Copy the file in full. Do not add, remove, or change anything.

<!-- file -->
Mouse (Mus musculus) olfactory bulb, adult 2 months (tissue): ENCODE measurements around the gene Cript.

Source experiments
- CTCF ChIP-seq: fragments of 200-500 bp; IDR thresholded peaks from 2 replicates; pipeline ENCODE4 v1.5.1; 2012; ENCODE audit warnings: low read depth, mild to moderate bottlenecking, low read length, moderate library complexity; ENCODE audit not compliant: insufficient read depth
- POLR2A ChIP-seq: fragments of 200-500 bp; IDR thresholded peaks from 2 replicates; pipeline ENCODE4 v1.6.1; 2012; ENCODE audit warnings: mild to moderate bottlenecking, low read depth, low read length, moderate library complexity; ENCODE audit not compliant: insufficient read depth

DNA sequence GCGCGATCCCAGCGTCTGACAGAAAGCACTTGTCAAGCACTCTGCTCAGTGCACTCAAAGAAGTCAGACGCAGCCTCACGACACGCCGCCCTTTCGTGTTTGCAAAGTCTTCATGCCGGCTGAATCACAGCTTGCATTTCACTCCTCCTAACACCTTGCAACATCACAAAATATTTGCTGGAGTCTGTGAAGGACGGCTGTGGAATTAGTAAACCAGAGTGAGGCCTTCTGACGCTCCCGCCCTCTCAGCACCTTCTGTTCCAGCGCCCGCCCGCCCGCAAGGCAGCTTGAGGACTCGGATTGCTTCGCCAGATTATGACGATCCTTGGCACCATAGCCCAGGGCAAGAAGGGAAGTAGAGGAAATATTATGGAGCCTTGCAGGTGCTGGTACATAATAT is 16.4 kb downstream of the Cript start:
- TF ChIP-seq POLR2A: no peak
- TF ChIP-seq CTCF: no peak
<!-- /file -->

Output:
Mouse (Mus musculus) olfactory bulb, adult 2 months (tissue): ENCODE measurements around the gene Cript.

Source experiments
- CTCF ChIP-seq: fragments of 200-500 bp; IDR thresholded peaks from 2 replicates; pipeline ENCODE4 v1.5.1; 2012; ENCODE audit warnings: low read depth, mild to moderate bottlenecking, low read length, moderate library complexity; ENCODE audit not compliant: insufficient read depth
- POLR2A ChIP-seq: fragments of 200-500 bp; IDR thresholded peaks from 2 replicates; pipeline ENCODE4 v1.6.1; 2012; ENCODE audit warnings: mild to moderate bottlenecking, low read depth, low read length, moderate library complexity; ENCODE audit not compliant: insufficient read depth

DNA sequence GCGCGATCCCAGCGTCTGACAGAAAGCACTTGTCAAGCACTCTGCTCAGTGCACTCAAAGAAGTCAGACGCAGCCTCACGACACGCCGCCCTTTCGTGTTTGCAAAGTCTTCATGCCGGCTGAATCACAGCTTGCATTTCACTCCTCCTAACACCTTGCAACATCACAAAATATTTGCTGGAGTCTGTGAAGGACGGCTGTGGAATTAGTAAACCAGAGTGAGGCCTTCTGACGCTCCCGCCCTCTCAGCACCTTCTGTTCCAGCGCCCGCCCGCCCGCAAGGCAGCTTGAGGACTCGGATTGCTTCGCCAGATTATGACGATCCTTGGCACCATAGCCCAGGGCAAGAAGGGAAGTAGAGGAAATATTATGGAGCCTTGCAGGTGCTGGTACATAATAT is 16.4 kb downstream of the Cript start:
- TF ChIP-seq POLR2A: no peak
- TF ChIP-seq CTCF: no peak